Degree Name

Doctor of Philosophy


Department of Chemistry


The discovery of new electrode materials has greatly expanded the range of detectable compounds using electrochemical methods. Conducting Electroactive Polymers (CEPs) such as polypyrrole, polythiophene and polyaniline represent a new class of organic polymers that are capable of a range of molecular interactions enabling them to interact with the species of interest. In addition the fact that they are conductive and electroactive enables electrical signal generation to be accomplished.

Problems however exist due to the dynamic nature of these polymers thereby mitigating against their successful application as sensors. This has also hindered the production of analytically useful, sensitive, and reversible signals using these polymers. This work has sought to examine the problems due to the lack of analytically useful, sensitive, reversible and re-useable signals through the use of CEPs; why the problems exist and ways of overcoming them.

The generation of analytically useful signals using the detection of electroinactive anions and cations were considered. The mechanism of signal generation of the CEP-based electroinactive species were investigated using a range of electrochemical techniques. The CEP-based signal generation was carried out through the application of various potential waveforms. Selectivity was achieved by the appropriate choice of current sampling points, applied pulsed potential waveforms and the choice of the counterions employed in the synthesis and eluent. The use of polymer-coated microelectrodes resulted in about 2 to 3-fold improvement in detection limits.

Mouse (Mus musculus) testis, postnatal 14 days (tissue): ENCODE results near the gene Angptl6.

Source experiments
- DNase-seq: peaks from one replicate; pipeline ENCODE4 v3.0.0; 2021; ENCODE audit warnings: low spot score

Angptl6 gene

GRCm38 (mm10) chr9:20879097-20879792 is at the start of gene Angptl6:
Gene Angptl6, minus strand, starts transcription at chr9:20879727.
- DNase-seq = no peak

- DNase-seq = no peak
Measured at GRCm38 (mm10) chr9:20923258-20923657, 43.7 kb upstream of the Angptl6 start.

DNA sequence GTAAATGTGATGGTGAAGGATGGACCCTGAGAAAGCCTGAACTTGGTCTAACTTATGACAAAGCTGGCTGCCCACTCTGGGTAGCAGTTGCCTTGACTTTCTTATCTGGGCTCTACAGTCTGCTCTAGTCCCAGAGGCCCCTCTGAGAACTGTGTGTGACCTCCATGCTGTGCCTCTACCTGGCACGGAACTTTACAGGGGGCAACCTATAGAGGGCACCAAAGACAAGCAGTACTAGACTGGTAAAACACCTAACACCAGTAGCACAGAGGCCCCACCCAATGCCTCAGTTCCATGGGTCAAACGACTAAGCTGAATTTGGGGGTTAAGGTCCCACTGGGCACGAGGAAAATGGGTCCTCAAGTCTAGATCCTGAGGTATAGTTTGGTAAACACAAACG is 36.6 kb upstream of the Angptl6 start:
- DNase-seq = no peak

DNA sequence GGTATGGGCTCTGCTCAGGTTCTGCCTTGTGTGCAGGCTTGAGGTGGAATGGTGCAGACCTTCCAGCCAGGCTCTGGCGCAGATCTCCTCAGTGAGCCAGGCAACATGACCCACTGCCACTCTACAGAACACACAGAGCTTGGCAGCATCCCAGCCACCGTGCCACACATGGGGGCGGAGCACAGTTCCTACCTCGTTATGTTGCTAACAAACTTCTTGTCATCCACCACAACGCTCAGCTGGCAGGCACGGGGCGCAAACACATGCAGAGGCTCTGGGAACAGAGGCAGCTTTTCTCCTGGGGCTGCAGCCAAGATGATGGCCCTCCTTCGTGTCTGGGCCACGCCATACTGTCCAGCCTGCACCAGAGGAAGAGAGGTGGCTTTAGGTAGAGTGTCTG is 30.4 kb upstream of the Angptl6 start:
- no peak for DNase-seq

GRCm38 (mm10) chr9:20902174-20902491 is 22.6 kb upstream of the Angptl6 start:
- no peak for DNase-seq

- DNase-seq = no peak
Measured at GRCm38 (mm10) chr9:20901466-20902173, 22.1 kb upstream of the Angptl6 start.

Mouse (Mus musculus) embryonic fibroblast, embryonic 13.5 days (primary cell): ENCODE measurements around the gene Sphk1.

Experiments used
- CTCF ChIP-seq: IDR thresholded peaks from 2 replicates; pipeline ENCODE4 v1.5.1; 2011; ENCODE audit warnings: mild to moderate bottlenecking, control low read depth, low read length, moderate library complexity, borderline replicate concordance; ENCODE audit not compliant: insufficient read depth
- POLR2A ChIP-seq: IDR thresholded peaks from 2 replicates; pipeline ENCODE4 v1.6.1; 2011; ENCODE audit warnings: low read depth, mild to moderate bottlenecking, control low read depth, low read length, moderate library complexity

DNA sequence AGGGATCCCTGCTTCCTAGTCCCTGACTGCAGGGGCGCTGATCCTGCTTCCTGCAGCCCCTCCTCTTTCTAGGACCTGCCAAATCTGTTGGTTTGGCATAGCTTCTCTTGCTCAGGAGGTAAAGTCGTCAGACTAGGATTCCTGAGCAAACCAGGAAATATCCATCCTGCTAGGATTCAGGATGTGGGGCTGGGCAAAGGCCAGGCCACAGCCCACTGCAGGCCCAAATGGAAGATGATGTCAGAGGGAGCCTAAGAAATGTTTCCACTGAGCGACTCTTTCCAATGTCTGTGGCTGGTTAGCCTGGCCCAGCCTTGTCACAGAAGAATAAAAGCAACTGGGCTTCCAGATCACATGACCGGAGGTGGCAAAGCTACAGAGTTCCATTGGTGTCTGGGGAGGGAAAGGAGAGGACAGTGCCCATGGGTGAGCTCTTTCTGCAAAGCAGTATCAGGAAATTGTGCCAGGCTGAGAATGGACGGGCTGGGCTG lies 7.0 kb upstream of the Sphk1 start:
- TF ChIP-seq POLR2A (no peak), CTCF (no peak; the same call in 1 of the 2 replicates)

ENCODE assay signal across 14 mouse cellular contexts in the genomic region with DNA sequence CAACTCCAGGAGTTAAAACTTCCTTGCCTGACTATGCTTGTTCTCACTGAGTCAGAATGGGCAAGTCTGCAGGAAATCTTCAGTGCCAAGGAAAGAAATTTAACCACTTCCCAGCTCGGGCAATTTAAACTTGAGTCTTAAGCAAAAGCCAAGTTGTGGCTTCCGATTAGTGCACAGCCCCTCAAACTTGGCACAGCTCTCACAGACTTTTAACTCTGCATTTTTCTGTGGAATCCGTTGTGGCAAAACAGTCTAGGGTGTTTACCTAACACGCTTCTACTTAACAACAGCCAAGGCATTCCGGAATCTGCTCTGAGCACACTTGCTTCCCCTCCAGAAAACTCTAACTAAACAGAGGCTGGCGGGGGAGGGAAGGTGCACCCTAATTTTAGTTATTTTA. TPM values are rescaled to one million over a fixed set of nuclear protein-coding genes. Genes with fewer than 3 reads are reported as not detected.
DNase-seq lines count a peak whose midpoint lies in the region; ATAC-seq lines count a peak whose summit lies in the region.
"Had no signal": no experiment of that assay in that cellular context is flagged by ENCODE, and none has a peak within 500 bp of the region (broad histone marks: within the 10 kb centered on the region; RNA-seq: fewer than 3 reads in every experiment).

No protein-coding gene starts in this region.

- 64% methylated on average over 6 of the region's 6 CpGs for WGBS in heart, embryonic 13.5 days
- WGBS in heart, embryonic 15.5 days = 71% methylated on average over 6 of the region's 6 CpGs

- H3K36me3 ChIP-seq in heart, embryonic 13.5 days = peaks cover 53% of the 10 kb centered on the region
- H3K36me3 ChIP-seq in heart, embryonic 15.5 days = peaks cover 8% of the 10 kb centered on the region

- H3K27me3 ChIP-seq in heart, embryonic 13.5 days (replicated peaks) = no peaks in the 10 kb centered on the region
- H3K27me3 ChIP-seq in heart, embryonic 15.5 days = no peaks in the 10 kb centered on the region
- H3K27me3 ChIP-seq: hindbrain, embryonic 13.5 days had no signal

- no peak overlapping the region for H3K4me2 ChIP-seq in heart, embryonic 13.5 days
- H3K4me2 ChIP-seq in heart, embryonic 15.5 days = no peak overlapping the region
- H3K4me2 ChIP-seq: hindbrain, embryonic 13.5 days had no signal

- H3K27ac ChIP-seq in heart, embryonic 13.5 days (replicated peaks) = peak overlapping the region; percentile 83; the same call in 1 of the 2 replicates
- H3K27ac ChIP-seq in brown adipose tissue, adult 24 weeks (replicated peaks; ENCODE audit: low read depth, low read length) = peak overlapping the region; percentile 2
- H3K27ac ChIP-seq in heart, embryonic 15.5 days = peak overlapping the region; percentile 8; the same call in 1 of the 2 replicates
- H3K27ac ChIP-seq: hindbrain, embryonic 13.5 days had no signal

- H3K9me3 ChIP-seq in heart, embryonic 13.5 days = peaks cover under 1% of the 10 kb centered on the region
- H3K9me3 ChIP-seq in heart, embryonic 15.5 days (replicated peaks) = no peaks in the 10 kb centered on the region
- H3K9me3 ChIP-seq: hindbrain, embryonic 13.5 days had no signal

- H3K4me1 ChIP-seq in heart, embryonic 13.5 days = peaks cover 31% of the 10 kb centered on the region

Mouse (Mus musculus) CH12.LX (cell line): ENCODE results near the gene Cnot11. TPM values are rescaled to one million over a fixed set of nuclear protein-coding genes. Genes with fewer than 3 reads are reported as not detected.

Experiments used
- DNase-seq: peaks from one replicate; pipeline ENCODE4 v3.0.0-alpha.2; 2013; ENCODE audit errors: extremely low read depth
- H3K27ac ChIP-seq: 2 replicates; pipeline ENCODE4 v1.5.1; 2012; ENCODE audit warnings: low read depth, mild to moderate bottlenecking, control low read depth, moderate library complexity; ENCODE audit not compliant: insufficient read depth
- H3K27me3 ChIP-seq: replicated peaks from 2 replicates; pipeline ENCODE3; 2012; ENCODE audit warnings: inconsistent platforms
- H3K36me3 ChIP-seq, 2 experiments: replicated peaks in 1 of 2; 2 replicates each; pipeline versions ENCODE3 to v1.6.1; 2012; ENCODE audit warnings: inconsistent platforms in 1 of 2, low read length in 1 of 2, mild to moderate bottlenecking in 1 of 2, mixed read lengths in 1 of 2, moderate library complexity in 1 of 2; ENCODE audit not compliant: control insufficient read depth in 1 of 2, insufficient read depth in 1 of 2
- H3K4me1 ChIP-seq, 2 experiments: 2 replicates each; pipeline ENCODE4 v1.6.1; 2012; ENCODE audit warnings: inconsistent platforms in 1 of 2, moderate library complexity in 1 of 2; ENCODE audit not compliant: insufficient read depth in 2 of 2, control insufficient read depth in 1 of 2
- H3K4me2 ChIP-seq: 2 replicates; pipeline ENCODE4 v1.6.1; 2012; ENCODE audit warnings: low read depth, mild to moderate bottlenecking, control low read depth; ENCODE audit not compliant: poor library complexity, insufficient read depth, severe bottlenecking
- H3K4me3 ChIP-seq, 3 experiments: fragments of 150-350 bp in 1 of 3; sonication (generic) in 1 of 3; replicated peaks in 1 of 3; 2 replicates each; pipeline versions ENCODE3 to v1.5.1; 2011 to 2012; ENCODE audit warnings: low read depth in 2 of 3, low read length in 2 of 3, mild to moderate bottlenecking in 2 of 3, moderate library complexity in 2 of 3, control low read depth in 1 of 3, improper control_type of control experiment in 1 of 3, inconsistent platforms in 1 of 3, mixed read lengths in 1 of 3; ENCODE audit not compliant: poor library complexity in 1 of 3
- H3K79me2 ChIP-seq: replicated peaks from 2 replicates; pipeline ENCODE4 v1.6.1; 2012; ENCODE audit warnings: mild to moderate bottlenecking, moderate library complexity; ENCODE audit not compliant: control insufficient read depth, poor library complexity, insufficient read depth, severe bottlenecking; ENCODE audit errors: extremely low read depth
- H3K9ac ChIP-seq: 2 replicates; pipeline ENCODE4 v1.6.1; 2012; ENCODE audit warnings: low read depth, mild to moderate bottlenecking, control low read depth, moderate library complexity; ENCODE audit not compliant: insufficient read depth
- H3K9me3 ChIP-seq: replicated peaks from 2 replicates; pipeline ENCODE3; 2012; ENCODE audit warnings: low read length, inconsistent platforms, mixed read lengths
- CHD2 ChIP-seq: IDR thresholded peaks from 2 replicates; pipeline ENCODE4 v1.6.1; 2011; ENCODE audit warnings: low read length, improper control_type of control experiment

Biosensors were also developed using antibody immobilised within CEP matrices and bioactivity was maintained. The polypyrrole antibody electrode system was then used in the detection of a range of proteins. Ab-Ag interaction was achieved through the application of pulsed potential waveforms; at positive applied potential, Ab-Ag interaction was encouraged and the interaction discouraged at negative applied potential.

Sensors for specific detection of Human Serum Albumin (HSA), Thaumatin (an artificial sweetener), a large range of anions and halogenated organic acids were developed. The CEP detectors were adapted for use with Flow injection Analysis (FIA) and Ion chromatography. The practical utility of the sensors was determined in real samples; results obtained were comparable with conventional techniques.



Unless otherwise indicated, the views expressed in this thesis are those of the author and do not necessarily represent the views of the University of Wollongong.